Community colleges discuss workforce, upgrade needs, and dual enrollment programs at PA House budget hearing
Presidents from the PACCC, Montgomery CC, and WCCC answered lawmakers pressing questions, especially about what they would do with more money if appropriated
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On March 22nd, 2023, presidents of the Pennsylvania Commission for Community Colleges (PACCC), Montgomery County Community College, and Westmoreland Community College appeared before the House Appropriations Committee and answered questions about the workforce, students interested in pursuing a four-year program, costs of maintenance, needed upgrades, and dual enrollment programs.
AL DÍA covered the Pennsylvania House budget hearing; here are the highlights shared by local higher education institution presidents and the Pennsylvania State System of Higher Education (PASSHE) Chancellor Dan Greenstein.
Under Gov. Shapiro’s budget proposal, PASSHE would receive $563.5 million, a 2% increase totaling approximately $11 million. However, PASSHE’s chancellor, Dr. Daniel Greenstein, says the system needs a 3.8% increase, plus an additional $112 million for students entering high-need programs. This budget request would freeze tuition and produce graduates in high-demand professions— without the additional funding, PASSHE would need to raise tuition.
In order to make tuition costs more affordable, the consolidations allowed PASSHE to cut $300 million in operational costs in three years while freezing tuition in the last four years.
“Across Pennsylvania, communities need more healthcare workers to provide care, teachers to educate our children, engineers to improve our infrastructure, social workers to improve lives, and computer scientists to enhance and secure our digital world,” Dr. Greenstein said. “Those needs match PASSHE’s strengths, and we’re ready to partner with the state to propel students into rewarding jobs that provide economic security for families and meet the needs of the marketplace.”
Community Colleges budget hearing
Rep. Marci Mustello asked community colleges: Westmoreland Community College, Montgomery Community College, and PACCC how they plan to spend the 2% increase from the previous year's budget proposal and what they could do with more money if appropriated.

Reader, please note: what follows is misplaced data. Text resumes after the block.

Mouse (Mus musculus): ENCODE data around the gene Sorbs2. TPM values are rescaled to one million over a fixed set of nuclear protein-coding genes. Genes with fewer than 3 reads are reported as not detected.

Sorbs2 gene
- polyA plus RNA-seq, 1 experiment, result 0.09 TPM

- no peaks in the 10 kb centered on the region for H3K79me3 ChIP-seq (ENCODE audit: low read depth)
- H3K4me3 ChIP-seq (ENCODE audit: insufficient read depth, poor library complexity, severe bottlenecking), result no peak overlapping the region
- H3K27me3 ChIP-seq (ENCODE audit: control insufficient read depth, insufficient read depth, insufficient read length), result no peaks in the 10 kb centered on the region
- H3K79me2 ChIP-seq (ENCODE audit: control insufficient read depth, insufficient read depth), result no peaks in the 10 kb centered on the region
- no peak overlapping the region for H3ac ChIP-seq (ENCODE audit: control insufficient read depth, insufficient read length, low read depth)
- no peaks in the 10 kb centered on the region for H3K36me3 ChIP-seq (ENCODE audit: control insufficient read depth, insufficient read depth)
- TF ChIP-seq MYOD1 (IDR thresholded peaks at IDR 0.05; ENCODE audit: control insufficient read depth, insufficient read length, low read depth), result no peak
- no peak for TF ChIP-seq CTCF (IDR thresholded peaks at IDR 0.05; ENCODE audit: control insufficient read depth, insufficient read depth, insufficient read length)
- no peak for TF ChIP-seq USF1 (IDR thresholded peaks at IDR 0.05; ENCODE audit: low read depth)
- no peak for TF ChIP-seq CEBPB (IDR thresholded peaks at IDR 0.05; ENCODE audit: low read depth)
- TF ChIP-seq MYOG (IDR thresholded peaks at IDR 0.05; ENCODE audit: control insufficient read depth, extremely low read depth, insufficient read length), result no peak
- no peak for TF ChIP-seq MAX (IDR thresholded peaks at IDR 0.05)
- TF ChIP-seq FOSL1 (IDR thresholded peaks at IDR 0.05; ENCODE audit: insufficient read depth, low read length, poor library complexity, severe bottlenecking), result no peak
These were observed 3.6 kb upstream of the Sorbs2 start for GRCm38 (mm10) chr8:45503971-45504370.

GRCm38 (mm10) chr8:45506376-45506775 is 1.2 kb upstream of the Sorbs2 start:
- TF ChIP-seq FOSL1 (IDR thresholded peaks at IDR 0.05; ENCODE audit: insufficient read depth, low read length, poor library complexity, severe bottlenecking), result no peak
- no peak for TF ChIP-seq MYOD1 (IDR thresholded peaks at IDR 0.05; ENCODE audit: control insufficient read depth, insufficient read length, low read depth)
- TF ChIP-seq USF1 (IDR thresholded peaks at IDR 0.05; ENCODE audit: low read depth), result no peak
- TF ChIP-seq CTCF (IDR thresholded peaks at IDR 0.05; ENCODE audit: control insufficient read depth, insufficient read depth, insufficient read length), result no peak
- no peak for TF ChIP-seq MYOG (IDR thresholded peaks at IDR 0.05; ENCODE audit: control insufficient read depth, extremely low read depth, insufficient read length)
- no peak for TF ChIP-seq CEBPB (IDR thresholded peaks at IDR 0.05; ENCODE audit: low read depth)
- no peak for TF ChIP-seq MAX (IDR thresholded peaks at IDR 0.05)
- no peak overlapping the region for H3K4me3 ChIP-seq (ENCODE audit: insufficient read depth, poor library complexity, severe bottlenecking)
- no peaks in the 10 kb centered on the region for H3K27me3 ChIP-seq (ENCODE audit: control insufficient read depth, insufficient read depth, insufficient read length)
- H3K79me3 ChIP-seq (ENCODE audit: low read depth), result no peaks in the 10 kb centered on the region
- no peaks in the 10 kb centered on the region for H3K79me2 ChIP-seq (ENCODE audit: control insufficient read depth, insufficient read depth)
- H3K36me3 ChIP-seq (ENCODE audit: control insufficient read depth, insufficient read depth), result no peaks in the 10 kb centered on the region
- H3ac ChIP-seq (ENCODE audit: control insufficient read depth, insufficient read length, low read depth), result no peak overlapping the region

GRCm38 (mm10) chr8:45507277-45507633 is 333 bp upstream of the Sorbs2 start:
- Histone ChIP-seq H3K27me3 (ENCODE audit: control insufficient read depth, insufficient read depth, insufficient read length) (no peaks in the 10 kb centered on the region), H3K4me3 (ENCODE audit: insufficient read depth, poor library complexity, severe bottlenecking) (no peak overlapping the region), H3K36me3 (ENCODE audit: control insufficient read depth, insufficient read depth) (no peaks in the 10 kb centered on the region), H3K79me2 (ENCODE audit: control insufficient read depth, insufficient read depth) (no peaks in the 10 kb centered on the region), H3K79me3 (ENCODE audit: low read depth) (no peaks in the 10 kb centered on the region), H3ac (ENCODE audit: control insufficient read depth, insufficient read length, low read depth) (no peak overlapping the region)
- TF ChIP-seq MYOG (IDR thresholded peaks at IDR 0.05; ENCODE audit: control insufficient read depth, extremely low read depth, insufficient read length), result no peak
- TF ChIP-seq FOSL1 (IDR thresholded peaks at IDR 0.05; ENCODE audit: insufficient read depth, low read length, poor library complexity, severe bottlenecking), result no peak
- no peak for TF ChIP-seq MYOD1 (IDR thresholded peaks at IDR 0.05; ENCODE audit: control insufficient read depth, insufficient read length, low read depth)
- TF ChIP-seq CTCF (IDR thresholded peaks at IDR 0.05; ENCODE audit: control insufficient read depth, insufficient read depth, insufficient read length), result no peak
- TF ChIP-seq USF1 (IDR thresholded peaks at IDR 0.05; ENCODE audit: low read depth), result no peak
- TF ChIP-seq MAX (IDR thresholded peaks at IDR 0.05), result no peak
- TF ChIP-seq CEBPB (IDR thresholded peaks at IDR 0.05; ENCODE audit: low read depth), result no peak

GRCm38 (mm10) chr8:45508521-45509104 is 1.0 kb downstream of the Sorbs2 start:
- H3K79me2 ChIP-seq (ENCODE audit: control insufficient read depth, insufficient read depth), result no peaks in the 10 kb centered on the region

Gov. Josh Shapiro’s budget proposal includes a $5.1 million increase to be split among the state’s 15 public community colleges, a total of $261.6 million.
“The governor did provide a 2% operating increase for the colleges and we are extremely grateful for that,” said Elizabeth Bolden, president, and CEO of the Pennsylvania Commission for Community Colleges. “That’s because for many years that number has been zero and 2% is greater than zero.”
The largest of the state’s community colleges will receive $700,000 more. Also, the budget includes $54.1 million to help higher education institutions address building, technology, and information management needs.
“Community colleges really touch every community and every family in the Commonwealth, and it’s important as lawmakers go through this budget process that they make decisions that will support the commonwealth and help it to grow,” said Bolden.
However, community colleges asked for a 15% increase to modernize facilities and provide mental health support for students. Bolden added that community colleges will find creative ways to manage the budget. Westmoreland will be receiving about $170,000, which President Obara says “leaves me with, right now, I have a 2.5 million gap that I have to close for the next fiscal year, and so because 70% of our budget is personal because we are a service industry, it leaves me with having to at my staffing levels and what’s appropriated in that realm.”
Rep. Kristin Marcell mentioned she is sponsoring legislation that would allow community colleges to offer baccalaureate degrees, especially in nursing.
“What I think states are seeing is that a community college baccalaureate is a way not just to fill workforce needs but to address the affordability crisis of higher education and to provide access for under-represented populations,” said Bolden, adding that 24 states already grant community colleges to issue bachelor degrees, with 12 allowed to award bachelor’s in nursing to address the workforce shortages.
House Republican Key Takeaways: community colleges
- Community colleges provide affordable options to students, especially those seeking to join the workforce. House Republicans believe funding these programs is essential to a healthy economy.
- House Republicans support efforts of Community Colleges to provide a clear pathway for students to advance their education through the easy transfer of credits to a four-year college or university.
Source: PA House Republican Caucus